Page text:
Over 150 events spread across several locations and organisations of the city have just come to an end. All of these were to commemorate the 375th birthday of our city. The events witnessed full houses and were held with the enthusiastic support of the hospitality industry and the media. If this was not a sure shot success, then what was it? Certainly it was NOT what a Tourism Department official apparently dismissed as a celebration of the ‘colonial’ in a display of a mindset out of tune with the times.
Consider the facts – much of what went into celebrating Madras Week this year concerned the here and now. There were discussions on business leadership, security of the peninsula, civic conservancy and the economy. There were views expressed on the challenges that the city faces in its journey to becoming a world-class metropolis. There were presentations on the lives of several noble residents of the city who went on to make powerful contributions to the world. The current generation, to which the British Raj is something that is only in text books, came out in full strength to participate. Are these expressions of a ‘colonial hangover’? What we did was celebrate our city, warts and all.
The same official apparently also said that his department is only mandated to celebrate the ancient Dravidian age, the Sangam era, and the glories of the Pallava, Chola, Pandya and Chera kingdoms. If that is so, why was this opportunity not taken to highlight the relics of that glorious past, of which there are several in the city itself? Why were special trips not organised to the Pallava cave at Pallavaram, perhaps the first instance of a temple being hewn out of a rock in India? Could not events focussing on the grand temples that dot the city’s coastline have been planned? Could the Museum not have been asked to showcase its Bronze Gallery and its magnificient collections of inscriptions? By merely dismissing Madras Week as a Brown Sahib event, the Department of Tourism has passed up a golden opportunity. It could have participated, attracted tourists and ensured that everyone recognised that Chennai could be a destination by itself and not a mere gateway to other locations in South India. In fact, all those wishing celebrations of the Dravidian and anything else, why don’t they organise similar celebrations on a voluntary basis?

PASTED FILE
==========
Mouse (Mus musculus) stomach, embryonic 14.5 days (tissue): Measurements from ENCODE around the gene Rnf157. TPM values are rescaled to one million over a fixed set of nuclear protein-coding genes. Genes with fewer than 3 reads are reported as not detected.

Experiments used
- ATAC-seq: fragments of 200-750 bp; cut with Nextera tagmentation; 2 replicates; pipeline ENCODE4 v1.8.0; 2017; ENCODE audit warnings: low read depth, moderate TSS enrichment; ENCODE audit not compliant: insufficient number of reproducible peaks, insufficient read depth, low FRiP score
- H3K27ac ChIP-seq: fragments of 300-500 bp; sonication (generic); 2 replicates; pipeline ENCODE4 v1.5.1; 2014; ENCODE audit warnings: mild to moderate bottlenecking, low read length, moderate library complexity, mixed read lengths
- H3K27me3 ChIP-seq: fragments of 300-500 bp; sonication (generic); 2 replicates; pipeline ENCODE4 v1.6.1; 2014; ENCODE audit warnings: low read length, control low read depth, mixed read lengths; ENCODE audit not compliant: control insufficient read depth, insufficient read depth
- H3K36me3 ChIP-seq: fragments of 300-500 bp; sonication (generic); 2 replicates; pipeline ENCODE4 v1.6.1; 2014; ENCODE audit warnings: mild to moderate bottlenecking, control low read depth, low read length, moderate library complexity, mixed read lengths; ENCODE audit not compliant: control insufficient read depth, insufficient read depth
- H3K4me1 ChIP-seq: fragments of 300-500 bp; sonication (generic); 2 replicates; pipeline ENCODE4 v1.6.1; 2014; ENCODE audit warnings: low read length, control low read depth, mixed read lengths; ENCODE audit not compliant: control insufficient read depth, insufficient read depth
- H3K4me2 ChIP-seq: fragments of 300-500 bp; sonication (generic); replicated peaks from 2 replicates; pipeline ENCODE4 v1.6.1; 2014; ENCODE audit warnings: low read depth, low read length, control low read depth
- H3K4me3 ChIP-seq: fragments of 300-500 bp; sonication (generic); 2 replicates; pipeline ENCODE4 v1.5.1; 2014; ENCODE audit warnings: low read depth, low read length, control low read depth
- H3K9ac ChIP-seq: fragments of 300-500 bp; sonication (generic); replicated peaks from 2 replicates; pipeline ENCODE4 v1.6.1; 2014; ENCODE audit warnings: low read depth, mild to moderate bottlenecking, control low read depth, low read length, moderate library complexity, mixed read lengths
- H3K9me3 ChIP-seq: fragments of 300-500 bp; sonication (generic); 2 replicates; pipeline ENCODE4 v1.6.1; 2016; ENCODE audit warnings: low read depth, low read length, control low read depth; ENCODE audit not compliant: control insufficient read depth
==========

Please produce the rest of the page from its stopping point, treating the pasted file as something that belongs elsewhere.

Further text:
Approaching the matter from another angle, can we deny that the city itself is a colonial creation? The seat of the Government is still in what was the first British possession in the whole of India. Several institutions that our metro swears by, such as the Corporation, the Legislature, the University, the General Hospital and the transport services, to name a few, are all colonial creations. Should we not be abandoning them all and reverting to ancient practices if the pre-British period is all that deserves to be commemorated? Why not shift the capital itself to some ancient town and when setting it up ensure that no vestige of overseas elements is reflected in it? Let’s face it, Madras has been the capital for 67 years AFTER independence as well. There is enough and more to celebrate from that period also.
Madras Week, as we said, is a celebration of our city. It is where we live, earn our money, educate our children and plan our future. It deserves to be rejoiced in and its achievements need to be highlighted to the world. At an age when the smallest of matters are tweeted and broadcast across the globe, why cannot Chennai with its vast record of achievements not stand up and speak of its glories? Even if it does not have an official stamp, as some celebrations in the past, have had, that the people have spoken loud and clear for the celebrations is all that matters. After all, another great Chennai success, the December Music Season, has survived and grown over 87 years without official support. May Madras Week follow suit.